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Tag Archives: Stability Operations

CGSC stability operations simulation follow-up

As you may remember, last month some of the folks at the Digital Leader Development Center, US Army Command and General Staff College asked PAXsims to help crowd-source comments and ideas for a proposed stability operations simulation. That request prompted quite a few comments, both at PAXsims and elsewhere, as well as some broader media coverage.

James Sterrett has now sent us this update:

About a month ago, Rex kindly posted CGSC’s draft Stability Operations requirements documents.  Expecting a handful of replies, we were hit by a large wave of responses, both at PaxSims and elsewhere.  We are busily reworking the draft in light of the feedback.

THANK YOU to everyone who responded.  We truly appreciate the time and effort you put in to assist us.  Also, THANK YOU to Rex for posting it!

The various replies have proven helpful in four ways:

1) Design commentary

Number of Actors: Modeling the number of actors involved in stability operations emerged as a common theme in the commentary.  We were trying to incorporate this and are working to strengthen and clarify it.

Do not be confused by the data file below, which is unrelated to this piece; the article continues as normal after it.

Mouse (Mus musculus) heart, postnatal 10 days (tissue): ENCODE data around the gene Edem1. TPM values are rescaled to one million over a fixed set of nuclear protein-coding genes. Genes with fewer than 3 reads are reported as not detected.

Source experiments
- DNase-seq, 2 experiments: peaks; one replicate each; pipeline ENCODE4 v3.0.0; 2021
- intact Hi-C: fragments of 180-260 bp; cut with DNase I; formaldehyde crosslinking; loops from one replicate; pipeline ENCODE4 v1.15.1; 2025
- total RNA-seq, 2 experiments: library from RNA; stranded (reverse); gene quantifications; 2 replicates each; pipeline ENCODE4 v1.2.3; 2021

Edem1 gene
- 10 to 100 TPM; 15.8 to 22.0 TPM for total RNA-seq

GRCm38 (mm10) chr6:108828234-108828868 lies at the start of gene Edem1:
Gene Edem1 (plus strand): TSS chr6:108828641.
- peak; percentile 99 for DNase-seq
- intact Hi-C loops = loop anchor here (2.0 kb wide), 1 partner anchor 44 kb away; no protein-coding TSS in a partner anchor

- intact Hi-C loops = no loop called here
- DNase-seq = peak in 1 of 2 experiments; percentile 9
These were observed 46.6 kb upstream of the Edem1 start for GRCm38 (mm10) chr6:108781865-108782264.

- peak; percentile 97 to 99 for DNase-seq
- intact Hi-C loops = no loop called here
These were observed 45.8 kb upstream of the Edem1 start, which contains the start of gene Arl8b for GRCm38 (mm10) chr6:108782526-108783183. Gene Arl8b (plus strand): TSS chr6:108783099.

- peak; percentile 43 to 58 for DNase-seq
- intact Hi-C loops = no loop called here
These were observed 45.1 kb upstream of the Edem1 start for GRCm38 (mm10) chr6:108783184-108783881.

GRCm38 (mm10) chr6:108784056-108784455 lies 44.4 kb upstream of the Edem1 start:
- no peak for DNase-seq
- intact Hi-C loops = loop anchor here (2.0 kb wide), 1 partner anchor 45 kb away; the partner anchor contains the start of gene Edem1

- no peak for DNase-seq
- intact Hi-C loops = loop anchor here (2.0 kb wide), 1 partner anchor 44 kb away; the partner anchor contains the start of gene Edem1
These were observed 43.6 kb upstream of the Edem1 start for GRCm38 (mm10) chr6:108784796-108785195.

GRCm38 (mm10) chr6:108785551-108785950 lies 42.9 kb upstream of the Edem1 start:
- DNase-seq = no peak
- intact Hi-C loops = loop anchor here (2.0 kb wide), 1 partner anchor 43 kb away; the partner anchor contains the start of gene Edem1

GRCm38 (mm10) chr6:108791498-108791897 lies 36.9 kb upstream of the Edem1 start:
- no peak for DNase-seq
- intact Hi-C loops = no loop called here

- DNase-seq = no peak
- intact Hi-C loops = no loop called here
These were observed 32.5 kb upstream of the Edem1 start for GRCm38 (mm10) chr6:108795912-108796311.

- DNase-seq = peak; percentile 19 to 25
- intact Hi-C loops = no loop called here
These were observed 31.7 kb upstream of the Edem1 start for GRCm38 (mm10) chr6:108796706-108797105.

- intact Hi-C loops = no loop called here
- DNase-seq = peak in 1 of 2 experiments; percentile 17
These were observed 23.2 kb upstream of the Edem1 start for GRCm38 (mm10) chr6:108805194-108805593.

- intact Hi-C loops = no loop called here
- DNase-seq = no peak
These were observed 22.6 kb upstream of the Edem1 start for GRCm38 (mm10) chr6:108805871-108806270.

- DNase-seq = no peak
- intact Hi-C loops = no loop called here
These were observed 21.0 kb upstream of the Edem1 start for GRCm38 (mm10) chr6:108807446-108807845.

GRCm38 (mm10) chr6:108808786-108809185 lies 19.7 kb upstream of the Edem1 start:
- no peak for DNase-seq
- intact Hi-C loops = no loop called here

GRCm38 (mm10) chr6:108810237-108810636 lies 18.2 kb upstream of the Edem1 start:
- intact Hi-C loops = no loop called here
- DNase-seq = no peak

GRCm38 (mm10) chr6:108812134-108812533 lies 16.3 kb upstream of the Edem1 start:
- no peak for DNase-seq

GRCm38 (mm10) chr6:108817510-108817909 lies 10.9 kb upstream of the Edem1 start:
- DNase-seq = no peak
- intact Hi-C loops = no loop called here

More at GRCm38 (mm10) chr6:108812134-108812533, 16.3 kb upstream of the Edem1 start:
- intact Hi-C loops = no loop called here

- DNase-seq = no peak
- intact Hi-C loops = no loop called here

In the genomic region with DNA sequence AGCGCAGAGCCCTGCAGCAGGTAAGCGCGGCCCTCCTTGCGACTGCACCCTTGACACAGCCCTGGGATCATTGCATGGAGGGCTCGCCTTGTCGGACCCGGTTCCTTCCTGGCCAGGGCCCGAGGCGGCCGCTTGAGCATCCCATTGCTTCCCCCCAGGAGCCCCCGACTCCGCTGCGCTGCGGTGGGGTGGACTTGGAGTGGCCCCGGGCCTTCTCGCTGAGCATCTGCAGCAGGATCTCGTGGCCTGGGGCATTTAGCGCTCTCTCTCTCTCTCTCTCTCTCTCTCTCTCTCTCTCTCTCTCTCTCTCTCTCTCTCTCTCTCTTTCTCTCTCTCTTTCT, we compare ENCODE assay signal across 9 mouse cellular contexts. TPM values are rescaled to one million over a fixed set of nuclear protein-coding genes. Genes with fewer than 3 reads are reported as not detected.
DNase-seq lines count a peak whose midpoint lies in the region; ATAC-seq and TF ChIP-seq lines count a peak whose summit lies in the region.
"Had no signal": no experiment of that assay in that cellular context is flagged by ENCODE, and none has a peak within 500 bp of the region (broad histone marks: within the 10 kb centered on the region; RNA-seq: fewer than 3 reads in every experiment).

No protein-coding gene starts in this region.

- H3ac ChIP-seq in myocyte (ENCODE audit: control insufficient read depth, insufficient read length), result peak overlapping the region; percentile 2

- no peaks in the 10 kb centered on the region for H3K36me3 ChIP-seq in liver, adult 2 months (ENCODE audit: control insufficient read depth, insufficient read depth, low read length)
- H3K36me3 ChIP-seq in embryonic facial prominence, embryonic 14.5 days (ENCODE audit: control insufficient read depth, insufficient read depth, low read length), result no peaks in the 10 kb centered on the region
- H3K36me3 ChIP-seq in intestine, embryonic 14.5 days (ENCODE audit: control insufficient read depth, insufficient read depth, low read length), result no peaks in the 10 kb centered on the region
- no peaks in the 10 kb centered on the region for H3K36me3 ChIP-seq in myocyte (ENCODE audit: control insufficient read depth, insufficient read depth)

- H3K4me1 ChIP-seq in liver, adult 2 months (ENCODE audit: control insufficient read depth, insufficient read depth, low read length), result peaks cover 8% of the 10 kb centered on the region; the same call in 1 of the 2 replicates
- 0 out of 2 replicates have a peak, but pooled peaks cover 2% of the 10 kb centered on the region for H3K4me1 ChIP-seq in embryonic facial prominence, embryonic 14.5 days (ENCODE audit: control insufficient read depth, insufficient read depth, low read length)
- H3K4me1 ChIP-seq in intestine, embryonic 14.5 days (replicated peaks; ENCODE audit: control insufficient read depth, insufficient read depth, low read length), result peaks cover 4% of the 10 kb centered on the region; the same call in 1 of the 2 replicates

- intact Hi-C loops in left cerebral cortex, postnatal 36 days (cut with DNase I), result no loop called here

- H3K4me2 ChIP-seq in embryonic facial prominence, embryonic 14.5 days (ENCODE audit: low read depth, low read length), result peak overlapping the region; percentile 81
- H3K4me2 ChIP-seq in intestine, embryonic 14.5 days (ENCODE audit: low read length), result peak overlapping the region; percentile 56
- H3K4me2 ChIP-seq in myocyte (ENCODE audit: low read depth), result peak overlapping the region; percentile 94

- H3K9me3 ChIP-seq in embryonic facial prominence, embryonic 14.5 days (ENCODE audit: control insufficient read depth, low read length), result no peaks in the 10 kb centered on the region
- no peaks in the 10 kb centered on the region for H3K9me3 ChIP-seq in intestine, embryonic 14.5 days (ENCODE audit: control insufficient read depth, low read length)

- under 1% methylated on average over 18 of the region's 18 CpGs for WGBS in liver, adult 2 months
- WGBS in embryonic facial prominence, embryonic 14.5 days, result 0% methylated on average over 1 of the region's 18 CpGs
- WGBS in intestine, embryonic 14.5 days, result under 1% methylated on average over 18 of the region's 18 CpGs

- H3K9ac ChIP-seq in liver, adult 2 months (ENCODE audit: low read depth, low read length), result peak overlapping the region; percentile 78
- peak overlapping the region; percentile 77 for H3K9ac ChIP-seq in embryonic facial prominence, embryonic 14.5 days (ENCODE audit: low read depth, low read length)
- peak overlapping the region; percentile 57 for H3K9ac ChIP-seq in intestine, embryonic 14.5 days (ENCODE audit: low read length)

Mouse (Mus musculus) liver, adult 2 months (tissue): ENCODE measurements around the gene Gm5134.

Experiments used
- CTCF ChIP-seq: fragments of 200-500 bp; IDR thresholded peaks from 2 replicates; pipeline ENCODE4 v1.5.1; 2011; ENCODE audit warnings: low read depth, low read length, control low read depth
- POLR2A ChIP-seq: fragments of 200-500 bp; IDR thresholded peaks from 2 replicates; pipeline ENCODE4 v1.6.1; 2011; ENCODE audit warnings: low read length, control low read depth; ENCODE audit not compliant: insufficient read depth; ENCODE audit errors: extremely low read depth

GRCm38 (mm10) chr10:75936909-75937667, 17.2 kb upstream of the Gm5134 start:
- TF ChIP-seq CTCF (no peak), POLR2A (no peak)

Flexibility emerged as a common theme as well.  The community agreed that the game needs to foster a deeper understanding of conducting stability operations, that any simulation used should be descriptive rather than prescriptive in its nature and strongly instructor-driven. Implicit in this is the assumption that the instructor must have as much control and flexibility of the simulation as possible.    We strongly agree with this, and thought it was codified in our documents; this is an area we are working hard to clarify.

2) We received a number of suggestions of simulations to look into, including GEMSTONE, PSOM, IW TWG, Athena, SENSE, and the Oz Wargame Integration Toolkit.  We’ve already had demonstrations of some of these are and working on demos for the rest; some we have seen in the past but they have grown new capabilities.  Even when we can’t see how to utilize them directly, it is always useful to see others’ design concepts.  PAVE (part of TRAC-MRO’s IW TWG) is soon to undergo a closer look to see if we can modify it to meet our needs.

3) We made connections with organizations we hadn’t known existed, such as the TRADOC Analysis Center’s Modeling and Research Office (TRAC-MRO) and the Peacekeeping and Stability Operations Institute.  TRAC-MRO’s office is less than 500 meters from us, but neither of us knew the other existed.